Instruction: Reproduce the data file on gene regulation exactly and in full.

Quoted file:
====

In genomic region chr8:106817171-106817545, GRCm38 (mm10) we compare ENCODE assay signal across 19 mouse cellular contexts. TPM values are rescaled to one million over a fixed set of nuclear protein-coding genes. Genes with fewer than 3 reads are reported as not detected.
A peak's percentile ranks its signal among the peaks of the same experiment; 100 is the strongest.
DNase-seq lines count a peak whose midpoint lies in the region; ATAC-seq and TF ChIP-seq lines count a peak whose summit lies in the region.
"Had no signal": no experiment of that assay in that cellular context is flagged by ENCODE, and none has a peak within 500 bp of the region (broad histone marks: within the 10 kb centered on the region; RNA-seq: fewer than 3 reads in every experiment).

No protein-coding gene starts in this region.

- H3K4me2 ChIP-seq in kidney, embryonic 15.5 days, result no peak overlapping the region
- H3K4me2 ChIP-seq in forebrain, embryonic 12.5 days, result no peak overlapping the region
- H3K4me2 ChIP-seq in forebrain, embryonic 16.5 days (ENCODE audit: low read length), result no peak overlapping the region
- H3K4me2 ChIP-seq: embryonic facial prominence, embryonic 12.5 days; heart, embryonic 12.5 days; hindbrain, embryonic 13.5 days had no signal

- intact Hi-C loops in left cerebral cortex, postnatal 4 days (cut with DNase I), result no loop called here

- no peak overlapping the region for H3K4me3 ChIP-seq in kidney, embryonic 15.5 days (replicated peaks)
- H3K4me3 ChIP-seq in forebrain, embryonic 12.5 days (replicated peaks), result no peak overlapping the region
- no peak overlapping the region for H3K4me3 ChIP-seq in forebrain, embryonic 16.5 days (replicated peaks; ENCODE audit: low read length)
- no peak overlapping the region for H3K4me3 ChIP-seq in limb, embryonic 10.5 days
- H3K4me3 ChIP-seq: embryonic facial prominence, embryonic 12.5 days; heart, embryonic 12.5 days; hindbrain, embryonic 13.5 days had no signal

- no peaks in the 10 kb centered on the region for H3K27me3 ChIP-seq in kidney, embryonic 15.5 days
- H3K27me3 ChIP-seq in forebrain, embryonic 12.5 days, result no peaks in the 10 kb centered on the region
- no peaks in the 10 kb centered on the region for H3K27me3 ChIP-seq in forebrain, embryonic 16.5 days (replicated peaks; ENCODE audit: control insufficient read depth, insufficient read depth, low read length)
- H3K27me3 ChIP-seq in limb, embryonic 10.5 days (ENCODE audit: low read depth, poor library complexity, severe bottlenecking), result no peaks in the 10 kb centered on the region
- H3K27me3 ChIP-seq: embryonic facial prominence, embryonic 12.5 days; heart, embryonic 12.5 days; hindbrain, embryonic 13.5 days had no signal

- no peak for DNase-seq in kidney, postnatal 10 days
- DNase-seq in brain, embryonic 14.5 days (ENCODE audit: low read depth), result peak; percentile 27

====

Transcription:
In genomic region chr8:106817171-106817545, GRCm38 (mm10) we compare ENCODE assay signal across 19 mouse cellular contexts. TPM values are rescaled to one million over a fixed set of nuclear protein-coding genes. Genes with fewer than 3 reads are reported as not detected.
A peak's percentile ranks its signal among the peaks of the same experiment; 100 is the strongest.
DNase-seq lines count a peak whose midpoint lies in the region; ATAC-seq and TF ChIP-seq lines count a peak whose summit lies in the region.
"Had no signal": no experiment of that assay in that cellular context is flagged by ENCODE, and none has a peak within 500 bp of the region (broad histone marks: within the 10 kb centered on the region; RNA-seq: fewer than 3 reads in every experiment).

No protein-coding gene starts in this region.

- H3K4me2 ChIP-seq in kidney, embryonic 15.5 days, result no peak overlapping the region
- H3K4me2 ChIP-seq in forebrain, embryonic 12.5 days, result no peak overlapping the region
- H3K4me2 ChIP-seq in forebrain, embryonic 16.5 days (ENCODE audit: low read length), result no peak overlapping the region
- H3K4me2 ChIP-seq: embryonic facial prominence, embryonic 12.5 days; heart, embryonic 12.5 days; hindbrain, embryonic 13.5 days had no signal

- intact Hi-C loops in left cerebral cortex, postnatal 4 days (cut with DNase I), result no loop called here

- no peak overlapping the region for H3K4me3 ChIP-seq in kidney, embryonic 15.5 days (replicated peaks)
- H3K4me3 ChIP-seq in forebrain, embryonic 12.5 days (replicated peaks), result no peak overlapping the region
- no peak overlapping the region for H3K4me3 ChIP-seq in forebrain, embryonic 16.5 days (replicated peaks; ENCODE audit: low read length)
- no peak overlapping the region for H3K4me3 ChIP-seq in limb, embryonic 10.5 days
- H3K4me3 ChIP-seq: embryonic facial prominence, embryonic 12.5 days; heart, embryonic 12.5 days; hindbrain, embryonic 13.5 days had no signal

- no peaks in the 10 kb centered on the region for H3K27me3 ChIP-seq in kidney, embryonic 15.5 days
- H3K27me3 ChIP-seq in forebrain, embryonic 12.5 days, result no peaks in the 10 kb centered on the region
- no peaks in the 10 kb centered on the region for H3K27me3 ChIP-seq in forebrain, embryonic 16.5 days (replicated peaks; ENCODE audit: control insufficient read depth, insufficient read depth, low read length)
- H3K27me3 ChIP-seq in limb, embryonic 10.5 days (ENCODE audit: low read depth, poor library complexity, severe bottlenecking), result no peaks in the 10 kb centered on the region
- H3K27me3 ChIP-seq: embryonic facial prominence, embryonic 12.5 days; heart, embryonic 12.5 days; hindbrain, embryonic 13.5 days had no signal

- no peak for DNase-seq in kidney, postnatal 10 days
- DNase-seq in brain, embryonic 14.5 days (ENCODE audit: low read depth), result peak; percentile 27